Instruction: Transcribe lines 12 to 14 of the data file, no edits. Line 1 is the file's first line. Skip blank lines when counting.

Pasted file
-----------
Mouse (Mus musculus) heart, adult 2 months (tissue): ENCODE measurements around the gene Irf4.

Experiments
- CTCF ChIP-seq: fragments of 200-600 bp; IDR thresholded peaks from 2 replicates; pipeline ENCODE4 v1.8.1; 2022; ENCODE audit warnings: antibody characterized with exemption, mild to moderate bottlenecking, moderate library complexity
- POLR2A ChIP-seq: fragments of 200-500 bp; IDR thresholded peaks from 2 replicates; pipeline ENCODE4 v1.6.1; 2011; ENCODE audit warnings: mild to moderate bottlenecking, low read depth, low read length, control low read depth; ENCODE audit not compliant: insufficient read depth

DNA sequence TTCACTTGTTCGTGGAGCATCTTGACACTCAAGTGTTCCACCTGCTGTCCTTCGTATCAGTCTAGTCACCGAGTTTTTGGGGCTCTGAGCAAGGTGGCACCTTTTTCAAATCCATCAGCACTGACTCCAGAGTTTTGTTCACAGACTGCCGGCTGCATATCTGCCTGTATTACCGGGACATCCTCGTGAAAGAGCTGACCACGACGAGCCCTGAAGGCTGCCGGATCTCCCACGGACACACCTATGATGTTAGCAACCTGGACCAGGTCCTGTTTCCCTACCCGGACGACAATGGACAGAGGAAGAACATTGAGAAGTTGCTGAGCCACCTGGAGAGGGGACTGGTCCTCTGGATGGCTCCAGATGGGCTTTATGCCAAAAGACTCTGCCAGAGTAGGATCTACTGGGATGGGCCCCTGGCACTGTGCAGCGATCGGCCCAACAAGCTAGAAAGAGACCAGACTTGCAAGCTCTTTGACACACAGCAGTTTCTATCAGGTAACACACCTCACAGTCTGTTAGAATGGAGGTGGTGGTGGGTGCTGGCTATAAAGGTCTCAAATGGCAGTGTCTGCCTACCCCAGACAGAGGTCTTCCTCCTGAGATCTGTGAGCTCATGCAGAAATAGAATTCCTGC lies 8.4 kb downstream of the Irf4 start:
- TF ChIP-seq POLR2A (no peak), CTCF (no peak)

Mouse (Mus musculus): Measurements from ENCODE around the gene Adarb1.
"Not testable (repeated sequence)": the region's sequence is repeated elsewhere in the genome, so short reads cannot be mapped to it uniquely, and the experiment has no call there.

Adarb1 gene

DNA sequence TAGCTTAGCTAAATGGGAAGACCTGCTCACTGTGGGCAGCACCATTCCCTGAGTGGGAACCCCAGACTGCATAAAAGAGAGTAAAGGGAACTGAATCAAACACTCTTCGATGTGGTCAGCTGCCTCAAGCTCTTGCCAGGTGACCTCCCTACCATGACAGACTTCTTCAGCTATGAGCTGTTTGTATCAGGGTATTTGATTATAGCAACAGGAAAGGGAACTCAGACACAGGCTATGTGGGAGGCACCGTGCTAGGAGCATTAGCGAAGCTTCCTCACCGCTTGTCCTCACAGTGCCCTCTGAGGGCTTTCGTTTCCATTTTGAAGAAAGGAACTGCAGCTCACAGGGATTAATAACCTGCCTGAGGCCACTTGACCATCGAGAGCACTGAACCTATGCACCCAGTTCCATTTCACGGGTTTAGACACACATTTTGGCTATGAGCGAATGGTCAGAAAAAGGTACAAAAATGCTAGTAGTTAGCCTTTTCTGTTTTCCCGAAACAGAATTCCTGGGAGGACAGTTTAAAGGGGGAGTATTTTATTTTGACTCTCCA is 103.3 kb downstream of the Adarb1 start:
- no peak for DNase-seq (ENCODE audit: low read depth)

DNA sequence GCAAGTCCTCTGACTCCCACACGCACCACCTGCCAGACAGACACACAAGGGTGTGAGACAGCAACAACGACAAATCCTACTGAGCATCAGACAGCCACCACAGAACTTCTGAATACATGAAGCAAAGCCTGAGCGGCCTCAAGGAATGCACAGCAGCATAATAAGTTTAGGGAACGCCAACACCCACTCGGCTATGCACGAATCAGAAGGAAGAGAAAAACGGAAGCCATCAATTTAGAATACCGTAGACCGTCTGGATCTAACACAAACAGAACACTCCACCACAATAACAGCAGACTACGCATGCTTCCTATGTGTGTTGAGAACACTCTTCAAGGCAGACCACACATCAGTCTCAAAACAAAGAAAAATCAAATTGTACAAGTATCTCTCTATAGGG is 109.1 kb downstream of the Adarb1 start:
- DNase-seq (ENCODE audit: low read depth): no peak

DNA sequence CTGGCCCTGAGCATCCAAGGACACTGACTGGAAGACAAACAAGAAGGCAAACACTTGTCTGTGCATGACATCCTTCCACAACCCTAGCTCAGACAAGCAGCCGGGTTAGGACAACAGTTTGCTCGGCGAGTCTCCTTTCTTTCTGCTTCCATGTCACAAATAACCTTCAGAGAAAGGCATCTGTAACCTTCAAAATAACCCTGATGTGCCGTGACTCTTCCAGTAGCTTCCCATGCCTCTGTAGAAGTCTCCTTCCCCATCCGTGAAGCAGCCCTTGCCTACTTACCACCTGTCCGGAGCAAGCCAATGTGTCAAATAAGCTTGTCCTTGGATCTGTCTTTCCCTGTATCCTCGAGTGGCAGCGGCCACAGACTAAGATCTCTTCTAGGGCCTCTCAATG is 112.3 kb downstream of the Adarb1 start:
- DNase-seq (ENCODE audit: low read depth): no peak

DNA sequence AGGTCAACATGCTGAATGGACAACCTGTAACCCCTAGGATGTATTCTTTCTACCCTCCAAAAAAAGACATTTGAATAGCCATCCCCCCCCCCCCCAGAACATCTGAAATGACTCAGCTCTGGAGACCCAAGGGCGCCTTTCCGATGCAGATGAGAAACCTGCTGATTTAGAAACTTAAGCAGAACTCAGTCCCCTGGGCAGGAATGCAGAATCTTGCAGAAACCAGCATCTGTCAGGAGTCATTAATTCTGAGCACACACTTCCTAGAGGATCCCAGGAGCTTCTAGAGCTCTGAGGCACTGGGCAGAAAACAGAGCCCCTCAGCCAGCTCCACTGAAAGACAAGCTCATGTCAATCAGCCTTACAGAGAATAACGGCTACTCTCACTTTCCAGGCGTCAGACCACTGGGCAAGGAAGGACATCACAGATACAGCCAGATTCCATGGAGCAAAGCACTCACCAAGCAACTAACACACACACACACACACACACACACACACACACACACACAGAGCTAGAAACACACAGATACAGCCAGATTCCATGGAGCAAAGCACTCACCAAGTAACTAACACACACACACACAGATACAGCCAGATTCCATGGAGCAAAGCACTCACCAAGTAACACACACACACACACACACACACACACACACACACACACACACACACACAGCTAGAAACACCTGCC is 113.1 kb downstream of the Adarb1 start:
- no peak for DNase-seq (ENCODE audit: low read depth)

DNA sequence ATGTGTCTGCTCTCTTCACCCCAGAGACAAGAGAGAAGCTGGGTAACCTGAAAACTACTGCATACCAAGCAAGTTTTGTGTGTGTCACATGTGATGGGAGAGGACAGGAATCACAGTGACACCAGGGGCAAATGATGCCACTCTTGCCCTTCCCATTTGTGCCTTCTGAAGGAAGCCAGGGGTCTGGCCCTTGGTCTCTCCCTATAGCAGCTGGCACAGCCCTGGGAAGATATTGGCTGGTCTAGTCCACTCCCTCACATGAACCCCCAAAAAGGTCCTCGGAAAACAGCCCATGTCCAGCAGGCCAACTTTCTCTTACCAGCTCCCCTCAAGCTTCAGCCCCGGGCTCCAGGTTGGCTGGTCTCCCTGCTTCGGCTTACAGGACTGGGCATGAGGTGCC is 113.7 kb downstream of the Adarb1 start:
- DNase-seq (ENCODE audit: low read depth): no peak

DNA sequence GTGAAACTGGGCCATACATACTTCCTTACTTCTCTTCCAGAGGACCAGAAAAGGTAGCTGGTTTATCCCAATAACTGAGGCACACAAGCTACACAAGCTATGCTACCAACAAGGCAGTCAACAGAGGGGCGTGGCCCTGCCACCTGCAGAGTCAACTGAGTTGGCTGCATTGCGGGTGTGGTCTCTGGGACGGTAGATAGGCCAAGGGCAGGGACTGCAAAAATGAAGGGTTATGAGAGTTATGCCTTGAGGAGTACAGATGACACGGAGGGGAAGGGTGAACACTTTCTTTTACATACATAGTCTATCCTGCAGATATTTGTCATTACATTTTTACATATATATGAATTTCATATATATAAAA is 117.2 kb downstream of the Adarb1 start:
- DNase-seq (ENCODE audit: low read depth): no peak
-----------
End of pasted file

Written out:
DNA sequence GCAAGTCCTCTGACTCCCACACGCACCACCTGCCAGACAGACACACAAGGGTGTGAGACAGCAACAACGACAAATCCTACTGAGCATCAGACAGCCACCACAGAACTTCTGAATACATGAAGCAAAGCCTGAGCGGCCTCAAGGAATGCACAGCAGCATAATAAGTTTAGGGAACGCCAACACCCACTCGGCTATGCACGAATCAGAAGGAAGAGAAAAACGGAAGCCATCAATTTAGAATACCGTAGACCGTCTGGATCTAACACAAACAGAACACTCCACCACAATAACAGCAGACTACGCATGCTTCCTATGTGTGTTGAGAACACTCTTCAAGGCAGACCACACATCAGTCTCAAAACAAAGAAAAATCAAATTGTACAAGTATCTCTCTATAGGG is 109.1 kb downstream of the Adarb1 start:
- DNase-seq (ENCODE audit: low read depth): no peak

DNA sequence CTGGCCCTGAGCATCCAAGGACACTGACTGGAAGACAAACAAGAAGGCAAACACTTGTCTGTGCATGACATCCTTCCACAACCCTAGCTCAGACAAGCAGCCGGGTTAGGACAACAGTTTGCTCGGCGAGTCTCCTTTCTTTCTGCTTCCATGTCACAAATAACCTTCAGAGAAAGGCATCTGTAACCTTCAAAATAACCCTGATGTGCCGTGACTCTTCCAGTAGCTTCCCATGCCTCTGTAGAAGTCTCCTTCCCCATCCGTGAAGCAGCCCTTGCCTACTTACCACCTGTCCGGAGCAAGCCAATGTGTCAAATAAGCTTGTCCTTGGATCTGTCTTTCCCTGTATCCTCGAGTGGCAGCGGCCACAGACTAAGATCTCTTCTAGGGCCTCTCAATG is 112.3 kb downstream of the Adarb1 start: